Winning at Small Ball

Indulge me as I use a baseball analogy to outline how the JOBS Act will make it possible for venture capitalists to win big in 2013. That’s if they are willing to look at the game differently and learn to play small ball.

As documented in Michael Lewis’ book, “Moneyball: The Art of Winning an Unfair Game,” small ball is an offensive strategy to get batters on base and score runs using stolen bases, sacrifice plays and walks. Instead of home runs and big hitters, on-base percentages matter more.

As the CEO of a membership-based, do-it-yourself workshop and prototyping studio, this is the game I want to see more venture firms play.

Today, there are 90% fewer IPOs valued under $50 million than there were two decades ago. When young entrepreneurs step up to the plate, the market signals them to “go long or go home,” never even reach first base. The JOBS Act encourages more entrepreneurs to get on base via three critical provisions, allowing crowdfunding to help raise money; opening access to capital for job creators; and re-opening U.S. capital markets to emerging companies.

Let’s use my company as an example. TechShop is a brick-and-mortar, change-the-world, service-oriented, retail play. Finding investors interested in retail is tough. But TechShop is also an economic jobs engine, a STEM education platform and an open access incubator for innovation. It’s fueling a new generation of businesses, employers and jobs.

The JOBS Act provisions make it possible for a company like ours to get on base and make small ball investing more appealing for venture capitalists. It creates a farm system that gives innovators the resources and experience they need to move up to major league venture investment.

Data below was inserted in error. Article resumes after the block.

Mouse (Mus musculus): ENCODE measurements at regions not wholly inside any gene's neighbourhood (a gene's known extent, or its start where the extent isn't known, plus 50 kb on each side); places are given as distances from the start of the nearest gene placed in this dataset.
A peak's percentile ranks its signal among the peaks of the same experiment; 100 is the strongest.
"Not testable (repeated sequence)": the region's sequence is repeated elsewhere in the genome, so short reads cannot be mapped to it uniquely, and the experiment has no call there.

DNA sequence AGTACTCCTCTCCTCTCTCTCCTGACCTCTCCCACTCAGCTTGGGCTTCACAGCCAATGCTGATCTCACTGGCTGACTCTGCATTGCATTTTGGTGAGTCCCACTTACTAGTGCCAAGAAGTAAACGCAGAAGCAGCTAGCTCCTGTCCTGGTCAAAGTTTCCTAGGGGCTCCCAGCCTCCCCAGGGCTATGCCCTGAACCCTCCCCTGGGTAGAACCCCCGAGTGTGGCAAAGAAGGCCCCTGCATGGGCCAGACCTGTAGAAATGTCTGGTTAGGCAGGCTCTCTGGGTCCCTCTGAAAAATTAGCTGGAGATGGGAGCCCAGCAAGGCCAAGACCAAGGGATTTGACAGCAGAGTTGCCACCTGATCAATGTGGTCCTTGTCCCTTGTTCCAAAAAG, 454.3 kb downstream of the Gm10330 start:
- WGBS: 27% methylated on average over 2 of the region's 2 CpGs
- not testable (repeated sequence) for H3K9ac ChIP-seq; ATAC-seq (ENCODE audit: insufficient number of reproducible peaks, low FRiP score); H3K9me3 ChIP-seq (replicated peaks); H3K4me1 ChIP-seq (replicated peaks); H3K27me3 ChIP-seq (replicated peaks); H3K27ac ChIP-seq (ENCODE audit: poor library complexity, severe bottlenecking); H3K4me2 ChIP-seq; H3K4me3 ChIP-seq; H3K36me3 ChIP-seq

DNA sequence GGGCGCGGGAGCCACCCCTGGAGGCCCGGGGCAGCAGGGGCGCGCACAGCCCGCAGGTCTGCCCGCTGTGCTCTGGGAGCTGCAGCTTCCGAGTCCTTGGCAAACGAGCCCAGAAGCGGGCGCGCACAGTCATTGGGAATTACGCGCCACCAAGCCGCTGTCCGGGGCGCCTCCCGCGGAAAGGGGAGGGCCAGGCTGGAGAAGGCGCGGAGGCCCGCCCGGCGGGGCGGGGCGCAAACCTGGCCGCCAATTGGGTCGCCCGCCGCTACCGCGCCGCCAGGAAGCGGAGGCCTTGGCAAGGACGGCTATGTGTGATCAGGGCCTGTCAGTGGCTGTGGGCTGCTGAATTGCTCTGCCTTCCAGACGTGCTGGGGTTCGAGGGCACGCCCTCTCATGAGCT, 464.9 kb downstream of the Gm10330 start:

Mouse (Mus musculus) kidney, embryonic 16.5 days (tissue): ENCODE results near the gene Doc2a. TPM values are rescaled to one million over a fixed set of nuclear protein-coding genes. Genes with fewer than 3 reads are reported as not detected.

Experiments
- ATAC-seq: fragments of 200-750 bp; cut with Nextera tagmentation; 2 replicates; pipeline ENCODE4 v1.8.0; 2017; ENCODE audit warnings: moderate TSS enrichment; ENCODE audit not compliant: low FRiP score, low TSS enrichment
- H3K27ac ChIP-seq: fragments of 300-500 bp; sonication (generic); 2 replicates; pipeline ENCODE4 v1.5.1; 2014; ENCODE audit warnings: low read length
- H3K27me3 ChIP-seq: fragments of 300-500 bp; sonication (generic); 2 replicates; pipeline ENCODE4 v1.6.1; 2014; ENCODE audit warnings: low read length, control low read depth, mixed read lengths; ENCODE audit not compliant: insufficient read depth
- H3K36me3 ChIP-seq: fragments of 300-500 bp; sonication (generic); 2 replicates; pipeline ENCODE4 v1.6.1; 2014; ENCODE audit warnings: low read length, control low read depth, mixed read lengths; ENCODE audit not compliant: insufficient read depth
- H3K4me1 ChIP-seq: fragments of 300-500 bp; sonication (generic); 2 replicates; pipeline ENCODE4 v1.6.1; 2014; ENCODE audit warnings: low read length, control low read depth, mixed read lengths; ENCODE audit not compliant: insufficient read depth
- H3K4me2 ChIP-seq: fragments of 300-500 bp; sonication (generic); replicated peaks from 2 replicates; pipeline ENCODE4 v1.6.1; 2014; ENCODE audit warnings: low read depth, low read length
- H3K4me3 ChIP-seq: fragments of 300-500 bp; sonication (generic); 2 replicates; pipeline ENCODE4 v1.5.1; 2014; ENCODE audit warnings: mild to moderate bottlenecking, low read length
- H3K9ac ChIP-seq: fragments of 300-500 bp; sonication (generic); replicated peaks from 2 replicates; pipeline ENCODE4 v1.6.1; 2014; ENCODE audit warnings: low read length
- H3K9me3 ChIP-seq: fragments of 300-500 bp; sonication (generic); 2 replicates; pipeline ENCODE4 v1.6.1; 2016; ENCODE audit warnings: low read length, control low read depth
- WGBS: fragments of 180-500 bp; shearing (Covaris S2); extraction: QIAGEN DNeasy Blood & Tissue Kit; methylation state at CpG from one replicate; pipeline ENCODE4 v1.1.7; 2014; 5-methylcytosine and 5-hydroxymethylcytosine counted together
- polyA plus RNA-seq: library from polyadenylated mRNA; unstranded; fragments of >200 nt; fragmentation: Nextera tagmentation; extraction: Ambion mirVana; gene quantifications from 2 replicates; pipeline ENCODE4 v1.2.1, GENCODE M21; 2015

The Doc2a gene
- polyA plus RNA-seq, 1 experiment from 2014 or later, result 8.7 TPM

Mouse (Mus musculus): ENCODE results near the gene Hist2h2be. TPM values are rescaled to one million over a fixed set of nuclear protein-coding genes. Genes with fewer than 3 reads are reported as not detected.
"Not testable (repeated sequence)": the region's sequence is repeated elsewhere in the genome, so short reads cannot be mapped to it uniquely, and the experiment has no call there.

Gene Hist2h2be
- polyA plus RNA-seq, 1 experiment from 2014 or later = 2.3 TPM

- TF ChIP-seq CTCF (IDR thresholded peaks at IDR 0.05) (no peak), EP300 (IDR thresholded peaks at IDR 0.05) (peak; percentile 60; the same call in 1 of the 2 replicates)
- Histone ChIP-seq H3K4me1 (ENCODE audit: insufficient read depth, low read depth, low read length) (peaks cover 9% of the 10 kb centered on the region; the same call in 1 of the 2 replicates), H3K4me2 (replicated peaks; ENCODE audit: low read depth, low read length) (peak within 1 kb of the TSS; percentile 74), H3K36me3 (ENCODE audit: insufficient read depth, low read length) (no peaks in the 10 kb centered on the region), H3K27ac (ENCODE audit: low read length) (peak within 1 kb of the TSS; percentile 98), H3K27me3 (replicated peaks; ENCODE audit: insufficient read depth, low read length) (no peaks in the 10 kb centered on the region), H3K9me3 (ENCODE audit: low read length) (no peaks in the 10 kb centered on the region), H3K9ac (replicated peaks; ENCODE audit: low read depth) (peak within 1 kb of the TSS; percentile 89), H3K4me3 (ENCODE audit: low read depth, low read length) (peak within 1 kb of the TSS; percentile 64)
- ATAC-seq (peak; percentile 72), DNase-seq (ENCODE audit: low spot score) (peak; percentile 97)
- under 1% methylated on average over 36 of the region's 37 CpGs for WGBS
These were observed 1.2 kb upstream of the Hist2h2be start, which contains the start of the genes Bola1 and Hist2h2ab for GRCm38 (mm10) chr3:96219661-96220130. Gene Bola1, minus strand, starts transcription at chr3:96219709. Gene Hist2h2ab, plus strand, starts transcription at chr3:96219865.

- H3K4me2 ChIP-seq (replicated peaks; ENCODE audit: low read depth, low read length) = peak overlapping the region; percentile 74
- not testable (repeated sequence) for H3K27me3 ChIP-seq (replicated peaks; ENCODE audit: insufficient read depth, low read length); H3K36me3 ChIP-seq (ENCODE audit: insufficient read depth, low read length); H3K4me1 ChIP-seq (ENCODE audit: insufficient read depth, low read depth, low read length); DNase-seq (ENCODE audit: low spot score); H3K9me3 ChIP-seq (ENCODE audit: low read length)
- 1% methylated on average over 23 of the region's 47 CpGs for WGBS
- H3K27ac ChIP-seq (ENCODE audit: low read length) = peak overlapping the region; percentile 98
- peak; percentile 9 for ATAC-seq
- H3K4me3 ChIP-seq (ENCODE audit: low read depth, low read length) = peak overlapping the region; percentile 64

Our investors fall into two categories: strategic and social. These groups, along with local investors, are willing to take on risks and have lower return requirements. They are willing to fund a so-called “walk” for long-term benefits because they believe in our ability to provide critical skills development, workforce retraining and hands-on projects within our community.

In its early years, TechShop would have been a perfect candidate for the crowdfunding provision of the JOBS Act. All the VCs we talked to in Silicon Valley turned us down at that stage. Without the exemption provided by the California Safe Harbor regulation that allowed us to let qualified investors know we were raising money, we would not have been able to grow to six locations or attract such strategic partners as Autodesk, Ford, DARPA and GE.

Had we been able to raise money through a portal and to advertise and market our fundraising, our expansion would have been much faster. The ability to take in up to $1 million without audited financials will help a lot of startups.

A JOBS Act provision makes it legal for companies to advertise when seeking money from qualified U.S. investors. Finding these investors will become easier with an explosion of compelling startups.

It also reduces the reporting requirements of companies under $1 billion in revenue, which relaxes the problems that Sarbanes Oxley has created for growth companies. With easier entrance to the public markets, there will be more opportunity for liquidity events.

Because of the JOBS Act, venture firms will be able to successfully play small ball because “crowds” will increasingly take on the riskiest, early-stage companies, while qualified investors will take on more Series A risks in segments that many investors may not even be watching, such as retail. Then at Series B or C, a VC firm can step in and prepare such companies for an IPO more quickly.

Small ball, thus, becomes a winning strategy.

Mark Hatch is CEO of TechShop.